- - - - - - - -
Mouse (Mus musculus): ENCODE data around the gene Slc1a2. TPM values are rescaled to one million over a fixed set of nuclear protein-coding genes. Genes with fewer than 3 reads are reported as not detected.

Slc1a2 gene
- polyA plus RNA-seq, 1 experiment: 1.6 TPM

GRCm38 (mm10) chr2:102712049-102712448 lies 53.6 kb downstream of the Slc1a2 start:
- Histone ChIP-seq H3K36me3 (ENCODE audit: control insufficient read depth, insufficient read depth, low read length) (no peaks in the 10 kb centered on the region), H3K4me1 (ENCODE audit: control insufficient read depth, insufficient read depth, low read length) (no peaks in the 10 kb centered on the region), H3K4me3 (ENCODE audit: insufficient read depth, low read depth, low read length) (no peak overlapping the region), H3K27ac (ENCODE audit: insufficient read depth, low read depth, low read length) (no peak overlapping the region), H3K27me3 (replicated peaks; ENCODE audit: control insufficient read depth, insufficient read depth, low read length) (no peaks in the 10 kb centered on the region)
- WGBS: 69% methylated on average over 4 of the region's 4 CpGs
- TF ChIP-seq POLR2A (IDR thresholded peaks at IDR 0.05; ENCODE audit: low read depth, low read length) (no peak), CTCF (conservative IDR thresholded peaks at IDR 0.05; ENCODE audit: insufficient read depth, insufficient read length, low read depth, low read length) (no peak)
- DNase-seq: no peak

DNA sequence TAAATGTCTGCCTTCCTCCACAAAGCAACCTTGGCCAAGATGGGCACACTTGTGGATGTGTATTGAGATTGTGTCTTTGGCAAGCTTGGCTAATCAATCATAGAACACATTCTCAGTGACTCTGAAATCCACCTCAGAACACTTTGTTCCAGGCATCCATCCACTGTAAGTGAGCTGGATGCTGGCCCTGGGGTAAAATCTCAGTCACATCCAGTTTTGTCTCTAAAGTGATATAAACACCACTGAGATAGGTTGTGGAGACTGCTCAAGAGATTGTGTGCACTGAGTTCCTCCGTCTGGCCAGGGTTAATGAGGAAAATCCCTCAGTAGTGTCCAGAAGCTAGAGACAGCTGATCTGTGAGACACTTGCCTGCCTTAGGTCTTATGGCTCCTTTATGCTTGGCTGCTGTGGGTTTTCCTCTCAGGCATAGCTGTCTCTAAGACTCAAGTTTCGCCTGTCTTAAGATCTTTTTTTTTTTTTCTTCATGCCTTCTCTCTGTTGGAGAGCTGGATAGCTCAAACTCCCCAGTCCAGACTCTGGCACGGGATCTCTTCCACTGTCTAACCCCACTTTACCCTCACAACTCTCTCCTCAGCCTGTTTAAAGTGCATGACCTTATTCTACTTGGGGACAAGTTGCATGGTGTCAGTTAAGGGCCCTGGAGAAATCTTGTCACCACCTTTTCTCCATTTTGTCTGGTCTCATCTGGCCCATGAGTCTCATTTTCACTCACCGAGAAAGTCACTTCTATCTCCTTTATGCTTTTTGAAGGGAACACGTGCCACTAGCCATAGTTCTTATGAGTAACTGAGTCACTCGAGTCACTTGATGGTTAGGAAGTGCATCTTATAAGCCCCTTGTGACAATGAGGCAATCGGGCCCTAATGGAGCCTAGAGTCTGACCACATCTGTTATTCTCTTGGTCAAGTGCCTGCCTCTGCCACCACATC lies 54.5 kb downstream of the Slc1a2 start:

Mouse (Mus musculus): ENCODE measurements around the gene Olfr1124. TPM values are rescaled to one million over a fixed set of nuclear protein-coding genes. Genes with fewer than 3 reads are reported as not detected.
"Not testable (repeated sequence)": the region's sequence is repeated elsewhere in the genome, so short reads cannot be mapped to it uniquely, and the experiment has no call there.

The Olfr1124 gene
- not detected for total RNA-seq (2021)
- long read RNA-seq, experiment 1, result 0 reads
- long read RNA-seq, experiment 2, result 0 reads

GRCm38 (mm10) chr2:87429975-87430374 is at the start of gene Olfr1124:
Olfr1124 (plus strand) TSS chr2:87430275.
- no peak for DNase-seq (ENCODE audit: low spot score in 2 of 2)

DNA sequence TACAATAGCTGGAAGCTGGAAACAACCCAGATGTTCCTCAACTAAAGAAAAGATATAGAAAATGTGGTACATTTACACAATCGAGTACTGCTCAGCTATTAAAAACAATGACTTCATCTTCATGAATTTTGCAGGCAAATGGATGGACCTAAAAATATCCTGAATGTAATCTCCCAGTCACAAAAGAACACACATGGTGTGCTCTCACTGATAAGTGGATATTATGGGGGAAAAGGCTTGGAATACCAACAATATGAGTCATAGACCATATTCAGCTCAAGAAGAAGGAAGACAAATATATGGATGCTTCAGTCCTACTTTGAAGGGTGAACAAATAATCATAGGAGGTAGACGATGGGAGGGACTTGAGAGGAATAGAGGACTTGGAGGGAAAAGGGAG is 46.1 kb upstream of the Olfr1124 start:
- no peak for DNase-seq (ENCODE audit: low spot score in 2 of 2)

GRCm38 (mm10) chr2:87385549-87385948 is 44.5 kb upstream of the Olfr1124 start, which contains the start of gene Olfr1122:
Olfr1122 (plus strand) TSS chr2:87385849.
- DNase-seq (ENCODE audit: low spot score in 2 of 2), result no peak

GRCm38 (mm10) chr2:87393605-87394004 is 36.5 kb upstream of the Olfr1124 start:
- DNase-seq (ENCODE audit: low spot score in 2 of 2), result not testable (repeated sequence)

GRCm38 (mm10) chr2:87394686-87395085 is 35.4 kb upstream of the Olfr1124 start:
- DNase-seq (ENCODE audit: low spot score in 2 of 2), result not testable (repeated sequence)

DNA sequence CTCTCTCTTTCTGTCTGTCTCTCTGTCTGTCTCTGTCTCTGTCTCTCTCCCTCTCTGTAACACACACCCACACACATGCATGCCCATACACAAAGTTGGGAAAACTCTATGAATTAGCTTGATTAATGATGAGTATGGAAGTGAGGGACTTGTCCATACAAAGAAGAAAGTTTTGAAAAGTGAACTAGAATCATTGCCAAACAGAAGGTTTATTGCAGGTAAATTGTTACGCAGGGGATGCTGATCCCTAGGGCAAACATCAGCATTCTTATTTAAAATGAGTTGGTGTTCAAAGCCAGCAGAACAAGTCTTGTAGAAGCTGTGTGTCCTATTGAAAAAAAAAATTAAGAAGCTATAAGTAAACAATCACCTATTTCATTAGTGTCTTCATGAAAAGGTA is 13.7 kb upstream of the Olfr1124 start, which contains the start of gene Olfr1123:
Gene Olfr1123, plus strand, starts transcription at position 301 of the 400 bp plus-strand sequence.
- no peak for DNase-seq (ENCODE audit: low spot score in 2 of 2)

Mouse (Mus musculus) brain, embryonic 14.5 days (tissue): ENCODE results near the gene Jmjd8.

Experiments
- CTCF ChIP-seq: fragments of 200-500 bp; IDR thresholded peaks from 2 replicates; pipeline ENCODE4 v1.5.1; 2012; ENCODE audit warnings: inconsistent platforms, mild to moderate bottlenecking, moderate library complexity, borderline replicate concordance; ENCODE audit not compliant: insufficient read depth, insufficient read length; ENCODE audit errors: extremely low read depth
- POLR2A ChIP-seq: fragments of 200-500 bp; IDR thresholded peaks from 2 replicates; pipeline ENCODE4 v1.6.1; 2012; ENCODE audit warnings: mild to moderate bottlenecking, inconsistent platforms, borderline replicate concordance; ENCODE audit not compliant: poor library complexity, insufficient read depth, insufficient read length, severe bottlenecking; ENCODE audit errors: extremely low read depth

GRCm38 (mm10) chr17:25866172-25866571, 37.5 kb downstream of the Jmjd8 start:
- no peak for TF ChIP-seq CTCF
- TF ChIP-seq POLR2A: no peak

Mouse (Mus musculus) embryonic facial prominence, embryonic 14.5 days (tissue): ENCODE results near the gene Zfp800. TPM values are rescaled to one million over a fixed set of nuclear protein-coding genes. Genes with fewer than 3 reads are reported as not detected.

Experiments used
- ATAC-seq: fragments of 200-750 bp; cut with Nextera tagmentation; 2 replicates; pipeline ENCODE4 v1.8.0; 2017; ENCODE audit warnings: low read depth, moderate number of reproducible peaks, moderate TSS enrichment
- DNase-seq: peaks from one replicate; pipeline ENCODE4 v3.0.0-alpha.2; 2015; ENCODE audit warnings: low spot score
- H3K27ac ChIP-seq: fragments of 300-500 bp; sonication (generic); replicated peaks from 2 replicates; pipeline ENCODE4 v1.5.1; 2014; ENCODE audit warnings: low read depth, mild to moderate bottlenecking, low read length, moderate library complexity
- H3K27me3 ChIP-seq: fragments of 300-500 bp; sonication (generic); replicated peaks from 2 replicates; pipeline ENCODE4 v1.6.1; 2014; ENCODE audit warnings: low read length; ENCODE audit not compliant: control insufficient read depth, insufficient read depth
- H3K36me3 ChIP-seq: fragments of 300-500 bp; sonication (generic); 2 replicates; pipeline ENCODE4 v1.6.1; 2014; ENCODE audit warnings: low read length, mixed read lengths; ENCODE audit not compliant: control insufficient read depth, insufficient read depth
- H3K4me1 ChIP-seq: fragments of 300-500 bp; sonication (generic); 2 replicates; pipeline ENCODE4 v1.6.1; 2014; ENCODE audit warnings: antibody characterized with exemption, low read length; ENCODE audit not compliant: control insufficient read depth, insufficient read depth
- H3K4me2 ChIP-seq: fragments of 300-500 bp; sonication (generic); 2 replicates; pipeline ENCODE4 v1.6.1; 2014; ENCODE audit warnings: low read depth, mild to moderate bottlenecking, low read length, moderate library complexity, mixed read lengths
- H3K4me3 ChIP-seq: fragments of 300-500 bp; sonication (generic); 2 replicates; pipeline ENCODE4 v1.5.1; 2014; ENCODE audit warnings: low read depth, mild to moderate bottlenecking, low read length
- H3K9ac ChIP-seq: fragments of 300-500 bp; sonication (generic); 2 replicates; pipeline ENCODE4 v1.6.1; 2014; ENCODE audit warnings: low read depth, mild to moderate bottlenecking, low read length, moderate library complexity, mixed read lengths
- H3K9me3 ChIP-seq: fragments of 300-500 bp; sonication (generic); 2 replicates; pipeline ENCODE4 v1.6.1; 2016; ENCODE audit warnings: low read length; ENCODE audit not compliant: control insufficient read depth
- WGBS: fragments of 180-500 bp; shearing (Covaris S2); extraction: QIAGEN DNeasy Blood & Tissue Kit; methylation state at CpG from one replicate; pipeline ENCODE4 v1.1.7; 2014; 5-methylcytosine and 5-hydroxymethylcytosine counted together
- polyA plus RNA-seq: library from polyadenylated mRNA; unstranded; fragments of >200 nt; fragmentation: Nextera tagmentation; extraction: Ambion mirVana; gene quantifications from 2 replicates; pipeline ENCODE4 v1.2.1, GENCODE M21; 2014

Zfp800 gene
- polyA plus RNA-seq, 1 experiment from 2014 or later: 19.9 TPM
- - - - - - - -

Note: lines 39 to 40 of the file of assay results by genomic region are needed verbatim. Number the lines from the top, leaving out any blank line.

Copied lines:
Experiments used
- ATAC-seq: fragments of 200-750 bp; cut with Nextera tagmentation; 2 replicates; pipeline ENCODE4 v1.8.0; 2017; ENCODE audit warnings: low read depth, moderate number of reproducible peaks, moderate TSS enrichment